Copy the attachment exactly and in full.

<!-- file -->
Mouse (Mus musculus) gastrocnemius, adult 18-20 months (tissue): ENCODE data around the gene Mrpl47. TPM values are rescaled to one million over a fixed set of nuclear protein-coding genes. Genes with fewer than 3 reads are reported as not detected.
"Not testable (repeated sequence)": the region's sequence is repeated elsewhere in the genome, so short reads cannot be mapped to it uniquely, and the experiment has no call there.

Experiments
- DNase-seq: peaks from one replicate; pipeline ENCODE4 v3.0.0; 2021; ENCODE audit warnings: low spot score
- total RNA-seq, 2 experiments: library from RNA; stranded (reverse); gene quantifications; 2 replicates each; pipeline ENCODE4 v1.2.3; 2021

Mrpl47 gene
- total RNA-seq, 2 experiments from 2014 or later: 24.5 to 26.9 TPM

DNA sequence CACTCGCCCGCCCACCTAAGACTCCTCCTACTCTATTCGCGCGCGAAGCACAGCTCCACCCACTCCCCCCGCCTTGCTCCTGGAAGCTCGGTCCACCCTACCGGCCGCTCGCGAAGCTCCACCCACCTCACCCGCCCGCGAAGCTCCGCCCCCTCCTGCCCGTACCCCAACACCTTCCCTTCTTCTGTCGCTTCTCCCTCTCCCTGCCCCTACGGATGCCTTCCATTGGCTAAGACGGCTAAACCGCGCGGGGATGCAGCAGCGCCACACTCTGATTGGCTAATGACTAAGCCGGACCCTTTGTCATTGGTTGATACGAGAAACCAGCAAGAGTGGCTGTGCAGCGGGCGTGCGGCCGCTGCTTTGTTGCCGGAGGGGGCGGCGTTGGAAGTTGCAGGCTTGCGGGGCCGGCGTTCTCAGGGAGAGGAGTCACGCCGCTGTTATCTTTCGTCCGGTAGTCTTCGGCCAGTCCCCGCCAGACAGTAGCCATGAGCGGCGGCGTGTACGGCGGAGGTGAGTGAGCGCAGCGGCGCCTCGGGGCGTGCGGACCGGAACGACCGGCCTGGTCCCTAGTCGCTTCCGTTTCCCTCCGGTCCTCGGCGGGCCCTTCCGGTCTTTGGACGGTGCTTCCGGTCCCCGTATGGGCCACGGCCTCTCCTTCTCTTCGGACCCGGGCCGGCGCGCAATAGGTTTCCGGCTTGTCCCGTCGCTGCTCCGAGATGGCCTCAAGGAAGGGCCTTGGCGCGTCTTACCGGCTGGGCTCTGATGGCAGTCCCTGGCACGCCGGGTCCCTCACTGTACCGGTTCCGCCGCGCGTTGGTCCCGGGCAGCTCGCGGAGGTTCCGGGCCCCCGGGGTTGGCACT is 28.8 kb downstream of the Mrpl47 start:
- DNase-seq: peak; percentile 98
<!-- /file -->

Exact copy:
Mouse (Mus musculus) gastrocnemius, adult 18-20 months (tissue): ENCODE data around the gene Mrpl47. TPM values are rescaled to one million over a fixed set of nuclear protein-coding genes. Genes with fewer than 3 reads are reported as not detected.
"Not testable (repeated sequence)": the region's sequence is repeated elsewhere in the genome, so short reads cannot be mapped to it uniquely, and the experiment has no call there.

Experiments
- DNase-seq: peaks from one replicate; pipeline ENCODE4 v3.0.0; 2021; ENCODE audit warnings: low spot score
- total RNA-seq, 2 experiments: library from RNA; stranded (reverse); gene quantifications; 2 replicates each; pipeline ENCODE4 v1.2.3; 2021

Mrpl47 gene
- total RNA-seq, 2 experiments from 2014 or later: 24.5 to 26.9 TPM

DNA sequence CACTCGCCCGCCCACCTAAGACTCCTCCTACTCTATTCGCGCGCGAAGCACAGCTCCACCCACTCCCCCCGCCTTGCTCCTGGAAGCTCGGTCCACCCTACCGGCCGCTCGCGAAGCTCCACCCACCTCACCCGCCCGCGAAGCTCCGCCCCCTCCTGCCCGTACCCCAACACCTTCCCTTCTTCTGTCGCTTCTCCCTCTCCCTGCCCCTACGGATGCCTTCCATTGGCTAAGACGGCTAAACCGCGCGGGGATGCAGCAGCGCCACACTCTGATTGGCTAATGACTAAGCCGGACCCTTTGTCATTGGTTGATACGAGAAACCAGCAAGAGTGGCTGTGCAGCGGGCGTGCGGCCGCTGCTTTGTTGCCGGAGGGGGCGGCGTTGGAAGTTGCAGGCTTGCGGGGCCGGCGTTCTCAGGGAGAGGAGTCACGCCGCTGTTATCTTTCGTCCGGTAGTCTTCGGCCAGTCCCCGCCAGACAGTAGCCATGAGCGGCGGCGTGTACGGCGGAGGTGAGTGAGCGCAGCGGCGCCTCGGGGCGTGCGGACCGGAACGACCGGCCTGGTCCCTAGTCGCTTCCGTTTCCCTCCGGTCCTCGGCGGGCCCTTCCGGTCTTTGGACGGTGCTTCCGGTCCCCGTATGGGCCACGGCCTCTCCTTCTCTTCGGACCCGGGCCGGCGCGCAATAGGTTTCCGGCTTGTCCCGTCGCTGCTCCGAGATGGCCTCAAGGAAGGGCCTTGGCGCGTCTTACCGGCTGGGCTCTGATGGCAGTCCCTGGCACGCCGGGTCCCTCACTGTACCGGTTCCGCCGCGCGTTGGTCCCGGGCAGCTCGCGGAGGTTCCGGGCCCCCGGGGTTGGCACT is 28.8 kb downstream of the Mrpl47 start:
- DNase-seq: peak; percentile 98